I used to use Namaste Perfect Four blend, which is a mix of tapioca, rice, arrowroot and xanthan gum, but then learned that the hashgaha (kosher supervision) which it has (square-K) is not considered reliable in my community, so I changed over to Bob’s Red Mill Gluten-Free All-purpose Baking Flour. There isn’t a huge difference in the use of the products, but the BRM comes in smaller packages – about one bag makes 9 rolls.

First proof yeast: heat some water to a bit over yad soledet bo (but not boiling or extremely hot). Put one packet of yeast in a good-size bowl with 1/4-1/2 cup sugar, mix a bit, and then add about 3/4 cup water. Stir a bit, and wait for about 10 minutes – the yeast should get good & foamy.

While waiting, beat three eggs (eggs need to be checked for blood spots individually), and add about 1t salt to the eggs. Once the yeast has proofed, add the eggs, about 3 cups of flour, 2t white vinegar, 1/4 c oil, and some honey (maybe 8 squeezes or thereabouts). Mix very well with a paddle or spoon. The dough should be relatively stiff.

Take a piece of plastic wrap, and put a bit of oil in it. Put this plastic wrap over the dough in the bowl (the oil is just to keep it from sticking), and cover the bowl with a towel or apron. Let rise for about an hour.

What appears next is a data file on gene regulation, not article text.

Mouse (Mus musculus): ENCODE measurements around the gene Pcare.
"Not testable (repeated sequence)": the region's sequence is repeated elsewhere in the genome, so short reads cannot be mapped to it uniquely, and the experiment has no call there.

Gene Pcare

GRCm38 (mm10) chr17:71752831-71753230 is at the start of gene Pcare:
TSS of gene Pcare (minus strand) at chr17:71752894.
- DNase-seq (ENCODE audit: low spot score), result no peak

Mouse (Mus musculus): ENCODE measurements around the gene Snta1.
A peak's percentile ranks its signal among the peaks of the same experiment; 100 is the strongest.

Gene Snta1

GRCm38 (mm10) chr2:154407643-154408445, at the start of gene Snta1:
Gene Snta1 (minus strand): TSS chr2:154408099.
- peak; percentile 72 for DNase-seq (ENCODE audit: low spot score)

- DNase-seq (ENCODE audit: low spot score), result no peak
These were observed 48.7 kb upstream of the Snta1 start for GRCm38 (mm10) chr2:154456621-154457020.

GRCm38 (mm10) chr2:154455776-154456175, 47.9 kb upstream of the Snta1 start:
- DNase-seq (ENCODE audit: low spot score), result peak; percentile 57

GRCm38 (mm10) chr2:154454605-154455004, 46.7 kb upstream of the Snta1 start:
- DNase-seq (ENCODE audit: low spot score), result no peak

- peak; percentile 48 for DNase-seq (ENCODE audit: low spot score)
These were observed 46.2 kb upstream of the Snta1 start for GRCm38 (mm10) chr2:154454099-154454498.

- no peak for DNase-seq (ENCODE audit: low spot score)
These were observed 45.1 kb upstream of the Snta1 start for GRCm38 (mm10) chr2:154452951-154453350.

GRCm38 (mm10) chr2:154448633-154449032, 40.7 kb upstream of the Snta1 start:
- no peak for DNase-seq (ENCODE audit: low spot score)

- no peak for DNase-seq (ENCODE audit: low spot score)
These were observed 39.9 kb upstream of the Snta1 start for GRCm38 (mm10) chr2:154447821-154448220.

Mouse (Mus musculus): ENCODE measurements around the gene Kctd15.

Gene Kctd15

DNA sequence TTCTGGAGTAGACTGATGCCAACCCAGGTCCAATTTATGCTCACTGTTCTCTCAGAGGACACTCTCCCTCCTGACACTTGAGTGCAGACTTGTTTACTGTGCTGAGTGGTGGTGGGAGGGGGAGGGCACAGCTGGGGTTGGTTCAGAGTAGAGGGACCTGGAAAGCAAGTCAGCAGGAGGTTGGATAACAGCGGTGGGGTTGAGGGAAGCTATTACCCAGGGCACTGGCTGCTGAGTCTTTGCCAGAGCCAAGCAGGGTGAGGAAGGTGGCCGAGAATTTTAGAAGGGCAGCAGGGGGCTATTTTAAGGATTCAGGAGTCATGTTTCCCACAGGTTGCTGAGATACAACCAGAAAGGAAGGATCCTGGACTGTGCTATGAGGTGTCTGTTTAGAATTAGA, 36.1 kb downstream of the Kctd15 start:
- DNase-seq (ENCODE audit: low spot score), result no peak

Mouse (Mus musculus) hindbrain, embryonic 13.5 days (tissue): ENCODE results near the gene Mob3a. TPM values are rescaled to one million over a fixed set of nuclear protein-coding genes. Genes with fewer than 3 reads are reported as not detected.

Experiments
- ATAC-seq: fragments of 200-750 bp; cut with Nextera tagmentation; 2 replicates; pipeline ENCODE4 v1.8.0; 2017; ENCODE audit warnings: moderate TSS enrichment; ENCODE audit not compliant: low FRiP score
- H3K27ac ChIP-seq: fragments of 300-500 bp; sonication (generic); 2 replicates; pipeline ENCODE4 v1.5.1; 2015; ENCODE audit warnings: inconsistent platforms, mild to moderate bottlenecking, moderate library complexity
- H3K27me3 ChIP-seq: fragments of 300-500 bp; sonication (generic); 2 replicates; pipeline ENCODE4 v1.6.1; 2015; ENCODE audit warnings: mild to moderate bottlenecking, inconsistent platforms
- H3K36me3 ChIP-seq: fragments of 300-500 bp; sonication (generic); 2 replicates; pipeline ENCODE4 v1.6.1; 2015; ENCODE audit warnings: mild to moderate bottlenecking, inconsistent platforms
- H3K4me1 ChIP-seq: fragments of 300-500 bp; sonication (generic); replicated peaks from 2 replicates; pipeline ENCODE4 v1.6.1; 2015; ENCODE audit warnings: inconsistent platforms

Beat another egg.

Preheat the oven to 325°. Take the dough out, and knead on a breadboard. You’ll need to add a bunch more flour to keep it from sticking – that’s normal. After kneading, slice off a 1″ thick piece, and roll a snake of it. Tie this piece into a simple overhand knot, and place on an oiled baking sheet. Do this with all of the loaf, brush the knots with egg, and bake for about 20 minutes (until deep golden).

If you want to add seeds, do that after brushing with egg. If you want to add cinnamon and/or raisins, do that during the kneading. If you want to add cardamom, add that during the initial mixing.

Attitude Adjustment